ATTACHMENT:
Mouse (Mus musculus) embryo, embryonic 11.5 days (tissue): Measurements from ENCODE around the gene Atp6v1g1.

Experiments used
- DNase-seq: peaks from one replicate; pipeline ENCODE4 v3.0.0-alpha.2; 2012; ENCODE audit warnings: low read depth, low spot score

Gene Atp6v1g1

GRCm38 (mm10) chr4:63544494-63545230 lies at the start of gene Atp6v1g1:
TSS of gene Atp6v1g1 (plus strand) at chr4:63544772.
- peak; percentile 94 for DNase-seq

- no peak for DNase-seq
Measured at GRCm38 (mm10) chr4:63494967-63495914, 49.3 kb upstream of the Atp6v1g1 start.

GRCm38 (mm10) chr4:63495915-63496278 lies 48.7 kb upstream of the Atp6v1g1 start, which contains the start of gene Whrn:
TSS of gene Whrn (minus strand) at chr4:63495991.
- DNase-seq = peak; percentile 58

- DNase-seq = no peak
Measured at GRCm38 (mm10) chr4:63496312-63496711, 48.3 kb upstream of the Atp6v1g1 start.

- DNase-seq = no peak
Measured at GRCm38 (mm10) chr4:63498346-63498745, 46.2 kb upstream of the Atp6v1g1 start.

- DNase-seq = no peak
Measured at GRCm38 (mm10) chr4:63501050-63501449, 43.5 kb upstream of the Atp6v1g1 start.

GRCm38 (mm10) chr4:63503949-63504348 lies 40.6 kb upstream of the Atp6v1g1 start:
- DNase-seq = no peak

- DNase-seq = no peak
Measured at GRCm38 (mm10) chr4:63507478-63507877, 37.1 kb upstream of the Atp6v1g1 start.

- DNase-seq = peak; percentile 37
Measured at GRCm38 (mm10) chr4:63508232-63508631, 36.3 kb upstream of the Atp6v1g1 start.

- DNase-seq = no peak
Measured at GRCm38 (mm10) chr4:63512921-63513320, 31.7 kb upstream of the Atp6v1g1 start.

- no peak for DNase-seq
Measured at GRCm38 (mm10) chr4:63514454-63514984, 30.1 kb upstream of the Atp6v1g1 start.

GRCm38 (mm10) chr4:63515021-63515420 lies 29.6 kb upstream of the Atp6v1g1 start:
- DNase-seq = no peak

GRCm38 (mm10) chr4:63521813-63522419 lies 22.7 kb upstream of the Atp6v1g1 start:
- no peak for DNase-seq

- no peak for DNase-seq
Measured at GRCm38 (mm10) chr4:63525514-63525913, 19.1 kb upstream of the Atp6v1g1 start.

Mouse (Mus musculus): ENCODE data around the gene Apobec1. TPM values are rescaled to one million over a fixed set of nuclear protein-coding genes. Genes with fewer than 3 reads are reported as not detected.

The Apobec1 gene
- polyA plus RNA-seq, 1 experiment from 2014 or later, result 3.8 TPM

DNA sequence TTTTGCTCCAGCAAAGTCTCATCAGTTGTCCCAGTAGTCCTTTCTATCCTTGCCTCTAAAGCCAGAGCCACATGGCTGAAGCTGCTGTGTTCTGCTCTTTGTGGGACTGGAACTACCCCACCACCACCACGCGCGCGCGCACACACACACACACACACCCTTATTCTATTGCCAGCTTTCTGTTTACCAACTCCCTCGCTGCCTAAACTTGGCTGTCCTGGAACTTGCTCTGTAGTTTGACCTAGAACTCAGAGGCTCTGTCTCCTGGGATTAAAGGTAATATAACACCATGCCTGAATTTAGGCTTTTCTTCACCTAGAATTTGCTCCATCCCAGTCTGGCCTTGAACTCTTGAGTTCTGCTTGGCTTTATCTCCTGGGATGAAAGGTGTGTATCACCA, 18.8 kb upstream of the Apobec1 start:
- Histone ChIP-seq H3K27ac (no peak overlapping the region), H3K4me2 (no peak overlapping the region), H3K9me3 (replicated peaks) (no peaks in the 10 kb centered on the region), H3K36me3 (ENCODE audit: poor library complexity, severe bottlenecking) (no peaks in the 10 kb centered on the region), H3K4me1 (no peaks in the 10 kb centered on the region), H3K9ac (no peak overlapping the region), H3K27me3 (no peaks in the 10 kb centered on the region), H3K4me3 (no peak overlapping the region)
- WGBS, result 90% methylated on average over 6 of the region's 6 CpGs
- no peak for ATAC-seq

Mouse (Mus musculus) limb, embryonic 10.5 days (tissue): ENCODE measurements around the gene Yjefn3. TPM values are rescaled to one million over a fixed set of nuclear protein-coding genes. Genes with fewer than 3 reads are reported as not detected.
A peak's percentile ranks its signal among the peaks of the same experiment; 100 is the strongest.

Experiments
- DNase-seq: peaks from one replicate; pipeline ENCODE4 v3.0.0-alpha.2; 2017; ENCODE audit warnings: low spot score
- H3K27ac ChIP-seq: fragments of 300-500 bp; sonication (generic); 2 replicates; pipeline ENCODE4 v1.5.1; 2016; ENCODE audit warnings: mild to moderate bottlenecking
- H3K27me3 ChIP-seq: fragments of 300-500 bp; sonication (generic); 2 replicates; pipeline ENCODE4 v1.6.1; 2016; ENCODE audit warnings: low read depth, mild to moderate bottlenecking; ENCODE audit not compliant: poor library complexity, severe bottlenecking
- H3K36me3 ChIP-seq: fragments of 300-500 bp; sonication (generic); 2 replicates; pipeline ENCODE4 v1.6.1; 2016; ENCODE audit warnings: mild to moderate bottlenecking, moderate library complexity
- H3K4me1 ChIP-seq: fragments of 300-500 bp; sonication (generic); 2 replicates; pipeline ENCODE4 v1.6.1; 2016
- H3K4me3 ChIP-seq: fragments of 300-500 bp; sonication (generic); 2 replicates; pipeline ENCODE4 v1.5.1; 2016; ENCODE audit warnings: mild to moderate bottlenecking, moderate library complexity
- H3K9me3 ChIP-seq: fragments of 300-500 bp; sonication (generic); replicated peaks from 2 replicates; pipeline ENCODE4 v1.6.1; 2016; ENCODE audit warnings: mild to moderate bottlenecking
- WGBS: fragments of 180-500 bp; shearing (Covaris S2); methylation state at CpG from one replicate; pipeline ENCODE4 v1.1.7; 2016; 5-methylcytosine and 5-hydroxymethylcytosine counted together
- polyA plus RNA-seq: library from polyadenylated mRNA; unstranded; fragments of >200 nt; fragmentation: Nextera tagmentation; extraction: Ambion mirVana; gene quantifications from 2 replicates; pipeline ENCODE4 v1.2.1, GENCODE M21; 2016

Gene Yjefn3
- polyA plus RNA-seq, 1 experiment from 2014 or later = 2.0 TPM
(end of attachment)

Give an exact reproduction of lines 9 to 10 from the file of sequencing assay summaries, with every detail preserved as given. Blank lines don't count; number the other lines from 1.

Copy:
Measured at GRCm38 (mm10) chr4:63494967-63495914, 49.3 kb upstream of the Atp6v1g1 start.

GRCm38 (mm10) chr4:63495915-63496278 lies 48.7 kb upstream of the Atp6v1g1 start, which contains the start of gene Whrn: